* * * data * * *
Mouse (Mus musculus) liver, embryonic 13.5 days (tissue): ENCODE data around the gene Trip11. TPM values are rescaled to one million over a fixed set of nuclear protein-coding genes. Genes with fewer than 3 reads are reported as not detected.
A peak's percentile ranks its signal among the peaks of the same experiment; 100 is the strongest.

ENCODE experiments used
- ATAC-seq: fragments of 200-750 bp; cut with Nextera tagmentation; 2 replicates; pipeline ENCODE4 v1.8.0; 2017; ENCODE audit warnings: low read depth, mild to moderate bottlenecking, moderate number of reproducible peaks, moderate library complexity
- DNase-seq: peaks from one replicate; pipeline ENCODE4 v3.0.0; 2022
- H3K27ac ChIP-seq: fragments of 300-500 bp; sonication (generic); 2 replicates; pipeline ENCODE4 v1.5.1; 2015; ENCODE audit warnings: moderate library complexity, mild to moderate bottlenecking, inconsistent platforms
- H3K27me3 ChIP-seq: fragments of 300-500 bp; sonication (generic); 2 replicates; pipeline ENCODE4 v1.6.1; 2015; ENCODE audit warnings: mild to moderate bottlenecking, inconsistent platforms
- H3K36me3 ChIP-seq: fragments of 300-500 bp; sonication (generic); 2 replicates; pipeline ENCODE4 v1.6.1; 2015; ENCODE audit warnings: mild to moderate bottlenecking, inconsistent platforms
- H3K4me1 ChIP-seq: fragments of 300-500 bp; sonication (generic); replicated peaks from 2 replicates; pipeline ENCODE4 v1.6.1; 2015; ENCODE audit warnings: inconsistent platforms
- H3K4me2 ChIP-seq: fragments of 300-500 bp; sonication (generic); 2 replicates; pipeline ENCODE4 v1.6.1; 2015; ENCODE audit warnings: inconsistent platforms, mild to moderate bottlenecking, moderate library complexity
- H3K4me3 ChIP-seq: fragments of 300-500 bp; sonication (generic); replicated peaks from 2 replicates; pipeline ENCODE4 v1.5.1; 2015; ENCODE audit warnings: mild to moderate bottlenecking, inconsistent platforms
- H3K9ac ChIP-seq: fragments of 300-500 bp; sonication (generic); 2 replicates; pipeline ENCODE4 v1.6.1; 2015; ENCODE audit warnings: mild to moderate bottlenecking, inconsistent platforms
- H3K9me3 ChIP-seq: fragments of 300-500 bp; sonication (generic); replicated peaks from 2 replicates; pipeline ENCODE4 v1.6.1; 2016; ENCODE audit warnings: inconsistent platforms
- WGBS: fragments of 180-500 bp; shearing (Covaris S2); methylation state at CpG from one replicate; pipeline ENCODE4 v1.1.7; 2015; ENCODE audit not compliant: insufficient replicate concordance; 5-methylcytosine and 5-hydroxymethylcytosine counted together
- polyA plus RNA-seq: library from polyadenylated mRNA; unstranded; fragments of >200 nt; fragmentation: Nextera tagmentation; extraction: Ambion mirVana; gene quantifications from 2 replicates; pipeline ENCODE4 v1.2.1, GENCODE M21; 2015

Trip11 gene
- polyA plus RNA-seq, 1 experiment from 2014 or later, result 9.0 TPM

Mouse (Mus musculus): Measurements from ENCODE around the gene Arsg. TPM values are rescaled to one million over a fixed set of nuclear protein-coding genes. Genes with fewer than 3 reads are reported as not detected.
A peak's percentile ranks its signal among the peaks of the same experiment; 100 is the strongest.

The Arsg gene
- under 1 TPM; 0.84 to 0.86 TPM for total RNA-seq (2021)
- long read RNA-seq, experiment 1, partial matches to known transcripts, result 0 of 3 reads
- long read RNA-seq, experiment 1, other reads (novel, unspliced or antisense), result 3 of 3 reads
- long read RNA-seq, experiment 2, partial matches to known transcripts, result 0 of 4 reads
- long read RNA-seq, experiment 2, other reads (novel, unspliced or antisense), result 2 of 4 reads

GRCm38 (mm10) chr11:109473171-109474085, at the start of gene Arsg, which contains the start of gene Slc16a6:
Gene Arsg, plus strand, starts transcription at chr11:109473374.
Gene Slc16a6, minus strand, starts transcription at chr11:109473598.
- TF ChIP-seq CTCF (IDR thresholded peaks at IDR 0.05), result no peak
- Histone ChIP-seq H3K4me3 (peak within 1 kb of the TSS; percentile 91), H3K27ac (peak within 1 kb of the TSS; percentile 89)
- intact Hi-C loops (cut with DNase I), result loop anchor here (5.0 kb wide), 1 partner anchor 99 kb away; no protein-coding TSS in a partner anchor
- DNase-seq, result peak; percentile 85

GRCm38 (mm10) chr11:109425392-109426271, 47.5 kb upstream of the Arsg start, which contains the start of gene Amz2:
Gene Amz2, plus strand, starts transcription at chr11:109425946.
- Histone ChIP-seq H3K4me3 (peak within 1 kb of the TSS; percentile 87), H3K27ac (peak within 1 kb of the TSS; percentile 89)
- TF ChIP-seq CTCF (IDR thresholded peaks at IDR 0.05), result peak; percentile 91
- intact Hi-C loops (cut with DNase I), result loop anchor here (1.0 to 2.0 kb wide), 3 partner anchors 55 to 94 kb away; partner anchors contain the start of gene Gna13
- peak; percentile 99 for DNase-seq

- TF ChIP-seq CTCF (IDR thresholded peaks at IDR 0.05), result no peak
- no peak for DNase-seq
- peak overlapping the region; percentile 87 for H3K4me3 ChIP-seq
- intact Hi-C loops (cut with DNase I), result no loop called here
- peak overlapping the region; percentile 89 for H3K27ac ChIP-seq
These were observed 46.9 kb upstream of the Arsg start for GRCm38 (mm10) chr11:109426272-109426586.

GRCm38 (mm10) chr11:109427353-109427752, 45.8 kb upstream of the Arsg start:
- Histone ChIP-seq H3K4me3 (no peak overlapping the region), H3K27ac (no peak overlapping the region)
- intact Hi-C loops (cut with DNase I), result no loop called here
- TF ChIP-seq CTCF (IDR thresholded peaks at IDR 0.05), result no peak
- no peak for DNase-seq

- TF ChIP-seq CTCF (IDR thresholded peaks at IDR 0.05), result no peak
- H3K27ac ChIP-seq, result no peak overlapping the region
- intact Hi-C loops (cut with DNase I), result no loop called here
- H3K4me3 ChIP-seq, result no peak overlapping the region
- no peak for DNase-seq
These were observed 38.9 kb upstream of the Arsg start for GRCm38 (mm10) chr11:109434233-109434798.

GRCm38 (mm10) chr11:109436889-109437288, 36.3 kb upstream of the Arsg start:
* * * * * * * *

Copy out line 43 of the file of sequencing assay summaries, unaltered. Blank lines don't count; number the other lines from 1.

- peak overlapping the region; percentile 89 for H3K27ac ChIP-seq